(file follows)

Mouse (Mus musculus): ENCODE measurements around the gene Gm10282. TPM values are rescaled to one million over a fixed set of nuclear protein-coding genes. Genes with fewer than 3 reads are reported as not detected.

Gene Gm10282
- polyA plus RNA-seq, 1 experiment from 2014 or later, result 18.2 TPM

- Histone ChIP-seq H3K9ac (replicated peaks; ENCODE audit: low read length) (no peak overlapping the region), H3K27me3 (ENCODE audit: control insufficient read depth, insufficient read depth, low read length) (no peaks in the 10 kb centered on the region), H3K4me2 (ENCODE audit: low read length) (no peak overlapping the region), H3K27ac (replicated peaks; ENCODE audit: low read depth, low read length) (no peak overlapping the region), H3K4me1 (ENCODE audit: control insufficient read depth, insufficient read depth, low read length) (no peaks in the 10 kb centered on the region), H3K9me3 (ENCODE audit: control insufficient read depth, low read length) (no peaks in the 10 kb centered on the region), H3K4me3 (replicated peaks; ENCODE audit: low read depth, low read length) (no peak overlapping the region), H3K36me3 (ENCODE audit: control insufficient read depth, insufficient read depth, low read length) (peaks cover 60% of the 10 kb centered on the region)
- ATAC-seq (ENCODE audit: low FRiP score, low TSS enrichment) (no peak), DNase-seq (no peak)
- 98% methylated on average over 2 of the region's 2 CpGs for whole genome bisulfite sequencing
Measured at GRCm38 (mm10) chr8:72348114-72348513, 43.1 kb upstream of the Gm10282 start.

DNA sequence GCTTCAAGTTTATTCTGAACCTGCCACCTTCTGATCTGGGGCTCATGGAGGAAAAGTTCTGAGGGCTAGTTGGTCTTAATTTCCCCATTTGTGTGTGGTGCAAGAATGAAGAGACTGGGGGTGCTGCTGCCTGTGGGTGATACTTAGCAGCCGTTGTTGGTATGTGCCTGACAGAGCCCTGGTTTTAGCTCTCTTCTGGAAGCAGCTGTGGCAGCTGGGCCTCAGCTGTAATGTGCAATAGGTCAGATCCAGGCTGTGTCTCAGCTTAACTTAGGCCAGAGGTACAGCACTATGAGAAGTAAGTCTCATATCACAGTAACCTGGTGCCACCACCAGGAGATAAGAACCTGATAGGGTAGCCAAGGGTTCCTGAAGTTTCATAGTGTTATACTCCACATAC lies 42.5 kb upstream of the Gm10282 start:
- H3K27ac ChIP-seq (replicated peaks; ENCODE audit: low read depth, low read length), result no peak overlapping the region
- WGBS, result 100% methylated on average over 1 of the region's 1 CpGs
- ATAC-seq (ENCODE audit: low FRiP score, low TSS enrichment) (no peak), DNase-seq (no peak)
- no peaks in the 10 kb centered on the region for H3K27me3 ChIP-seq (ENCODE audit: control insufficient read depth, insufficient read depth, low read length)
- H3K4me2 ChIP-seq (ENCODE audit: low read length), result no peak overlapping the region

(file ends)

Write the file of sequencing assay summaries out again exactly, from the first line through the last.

Mouse (Mus musculus): ENCODE measurements around the gene Gm10282. TPM values are rescaled to one million over a fixed set of nuclear protein-coding genes. Genes with fewer than 3 reads are reported as not detected.

Gene Gm10282
- polyA plus RNA-seq, 1 experiment from 2014 or later, result 18.2 TPM

- Histone ChIP-seq H3K9ac (replicated peaks; ENCODE audit: low read length) (no peak overlapping the region), H3K27me3 (ENCODE audit: control insufficient read depth, insufficient read depth, low read length) (no peaks in the 10 kb centered on the region), H3K4me2 (ENCODE audit: low read length) (no peak overlapping the region), H3K27ac (replicated peaks; ENCODE audit: low read depth, low read length) (no peak overlapping the region), H3K4me1 (ENCODE audit: control insufficient read depth, insufficient read depth, low read length) (no peaks in the 10 kb centered on the region), H3K9me3 (ENCODE audit: control insufficient read depth, low read length) (no peaks in the 10 kb centered on the region), H3K4me3 (replicated peaks; ENCODE audit: low read depth, low read length) (no peak overlapping the region), H3K36me3 (ENCODE audit: control insufficient read depth, insufficient read depth, low read length) (peaks cover 60% of the 10 kb centered on the region)
- ATAC-seq (ENCODE audit: low FRiP score, low TSS enrichment) (no peak), DNase-seq (no peak)
- 98% methylated on average over 2 of the region's 2 CpGs for whole genome bisulfite sequencing
Measured at GRCm38 (mm10) chr8:72348114-72348513, 43.1 kb upstream of the Gm10282 start.

DNA sequence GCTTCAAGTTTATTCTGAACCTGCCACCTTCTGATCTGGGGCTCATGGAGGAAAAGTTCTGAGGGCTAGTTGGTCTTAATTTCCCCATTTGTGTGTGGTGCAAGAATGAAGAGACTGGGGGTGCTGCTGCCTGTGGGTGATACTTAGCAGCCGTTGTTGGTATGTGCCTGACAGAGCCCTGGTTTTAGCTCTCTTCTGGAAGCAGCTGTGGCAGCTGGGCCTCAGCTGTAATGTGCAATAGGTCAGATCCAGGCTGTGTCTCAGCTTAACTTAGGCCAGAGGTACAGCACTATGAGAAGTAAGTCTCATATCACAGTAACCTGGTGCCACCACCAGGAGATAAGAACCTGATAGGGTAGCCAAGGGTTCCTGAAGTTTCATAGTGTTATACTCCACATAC lies 42.5 kb upstream of the Gm10282 start:
- H3K27ac ChIP-seq (replicated peaks; ENCODE audit: low read depth, low read length), result no peak overlapping the region
- WGBS, result 100% methylated on average over 1 of the region's 1 CpGs
- ATAC-seq (ENCODE audit: low FRiP score, low TSS enrichment) (no peak), DNase-seq (no peak)
- no peaks in the 10 kb centered on the region for H3K27me3 ChIP-seq (ENCODE audit: control insufficient read depth, insufficient read depth, low read length)
- H3K4me2 ChIP-seq (ENCODE audit: low read length), result no peak overlapping the region